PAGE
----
Trade-Offs Between Formal Home Health Care and Informal Family Care Giving


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Abstract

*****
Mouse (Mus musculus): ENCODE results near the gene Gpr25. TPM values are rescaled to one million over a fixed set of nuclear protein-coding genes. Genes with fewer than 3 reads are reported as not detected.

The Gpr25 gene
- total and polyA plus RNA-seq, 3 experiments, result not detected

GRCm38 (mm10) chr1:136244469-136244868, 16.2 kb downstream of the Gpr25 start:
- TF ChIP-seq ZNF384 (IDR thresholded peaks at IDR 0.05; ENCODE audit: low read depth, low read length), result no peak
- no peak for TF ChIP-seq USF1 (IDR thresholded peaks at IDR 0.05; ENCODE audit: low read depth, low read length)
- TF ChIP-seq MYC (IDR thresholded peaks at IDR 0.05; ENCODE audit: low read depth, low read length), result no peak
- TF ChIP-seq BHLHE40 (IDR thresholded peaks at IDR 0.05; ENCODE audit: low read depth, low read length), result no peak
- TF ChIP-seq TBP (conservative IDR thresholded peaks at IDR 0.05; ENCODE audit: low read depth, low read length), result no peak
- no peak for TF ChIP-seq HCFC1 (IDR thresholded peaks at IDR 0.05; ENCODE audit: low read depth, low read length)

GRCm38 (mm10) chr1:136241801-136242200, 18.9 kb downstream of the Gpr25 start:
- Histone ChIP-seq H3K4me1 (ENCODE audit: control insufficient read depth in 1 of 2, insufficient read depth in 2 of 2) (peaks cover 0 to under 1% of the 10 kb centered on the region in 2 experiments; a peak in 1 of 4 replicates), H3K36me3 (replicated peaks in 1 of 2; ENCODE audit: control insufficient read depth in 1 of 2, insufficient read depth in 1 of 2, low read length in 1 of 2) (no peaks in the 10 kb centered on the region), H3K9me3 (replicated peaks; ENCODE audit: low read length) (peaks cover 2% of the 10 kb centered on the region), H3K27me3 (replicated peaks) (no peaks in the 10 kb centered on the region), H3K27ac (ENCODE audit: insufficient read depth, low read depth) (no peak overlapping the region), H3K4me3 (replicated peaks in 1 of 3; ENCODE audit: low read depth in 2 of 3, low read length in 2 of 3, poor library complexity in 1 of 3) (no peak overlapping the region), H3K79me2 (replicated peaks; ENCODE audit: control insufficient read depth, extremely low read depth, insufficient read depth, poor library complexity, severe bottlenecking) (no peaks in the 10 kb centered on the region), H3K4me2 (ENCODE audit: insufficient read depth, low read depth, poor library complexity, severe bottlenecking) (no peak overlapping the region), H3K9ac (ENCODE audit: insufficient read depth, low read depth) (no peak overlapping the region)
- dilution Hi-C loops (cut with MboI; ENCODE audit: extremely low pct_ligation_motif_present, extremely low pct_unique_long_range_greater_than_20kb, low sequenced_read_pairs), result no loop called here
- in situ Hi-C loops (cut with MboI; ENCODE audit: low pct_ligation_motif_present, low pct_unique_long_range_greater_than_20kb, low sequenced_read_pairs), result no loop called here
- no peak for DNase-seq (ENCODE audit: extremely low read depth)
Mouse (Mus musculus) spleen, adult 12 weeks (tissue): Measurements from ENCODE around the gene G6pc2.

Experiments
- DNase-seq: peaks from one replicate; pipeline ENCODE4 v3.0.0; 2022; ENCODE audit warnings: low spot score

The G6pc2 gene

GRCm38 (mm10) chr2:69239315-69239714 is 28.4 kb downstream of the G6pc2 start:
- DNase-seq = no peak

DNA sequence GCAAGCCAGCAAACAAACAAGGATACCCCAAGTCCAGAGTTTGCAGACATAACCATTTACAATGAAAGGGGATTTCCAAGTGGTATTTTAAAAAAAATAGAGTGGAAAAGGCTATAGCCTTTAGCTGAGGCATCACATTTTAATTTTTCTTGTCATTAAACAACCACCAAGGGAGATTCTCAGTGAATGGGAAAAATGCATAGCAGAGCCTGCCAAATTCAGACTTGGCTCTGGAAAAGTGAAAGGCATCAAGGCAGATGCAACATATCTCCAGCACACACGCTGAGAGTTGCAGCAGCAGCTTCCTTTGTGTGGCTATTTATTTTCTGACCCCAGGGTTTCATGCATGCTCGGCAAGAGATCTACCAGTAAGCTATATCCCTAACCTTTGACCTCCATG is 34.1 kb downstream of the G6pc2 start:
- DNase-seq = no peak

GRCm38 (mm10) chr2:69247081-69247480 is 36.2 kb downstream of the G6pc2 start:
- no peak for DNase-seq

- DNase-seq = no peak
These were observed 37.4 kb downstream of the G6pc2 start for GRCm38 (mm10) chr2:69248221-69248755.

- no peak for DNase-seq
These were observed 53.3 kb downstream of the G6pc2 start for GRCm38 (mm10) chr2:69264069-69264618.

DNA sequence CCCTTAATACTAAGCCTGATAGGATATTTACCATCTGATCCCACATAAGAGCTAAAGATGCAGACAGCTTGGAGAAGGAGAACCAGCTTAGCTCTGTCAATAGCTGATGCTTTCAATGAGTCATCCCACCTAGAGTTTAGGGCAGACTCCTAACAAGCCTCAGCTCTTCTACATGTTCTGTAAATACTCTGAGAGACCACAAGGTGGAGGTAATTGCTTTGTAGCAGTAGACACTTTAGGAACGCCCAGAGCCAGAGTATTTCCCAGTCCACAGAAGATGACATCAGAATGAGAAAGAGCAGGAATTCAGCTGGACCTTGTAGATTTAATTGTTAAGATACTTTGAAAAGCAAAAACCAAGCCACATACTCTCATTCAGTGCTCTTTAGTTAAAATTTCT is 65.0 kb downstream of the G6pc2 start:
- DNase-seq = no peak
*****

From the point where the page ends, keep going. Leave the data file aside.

Using 1994 National Long Term Care Survey data, we estimated logistic regressions of formal and informal home health care use and hours. Home health care use and intensity were differentially impacted by chronic conditions, are higher for Medicaid enrollees and rural or small town residents, but lower for HMO enrollees. Decreases in the probability of home health care use increased informal instrumental activities of daily living (IADL) support four hours and decreased informal activities of daily living (ADL) support eight hours weekly. IADL caregiving substituted for formal care, but ADL caregiving declined with reductions in formal care. Public policy reducing formal home health care access may reduce informal ADL caregiving and increase informal IADL caregiving, producing net declines in support.

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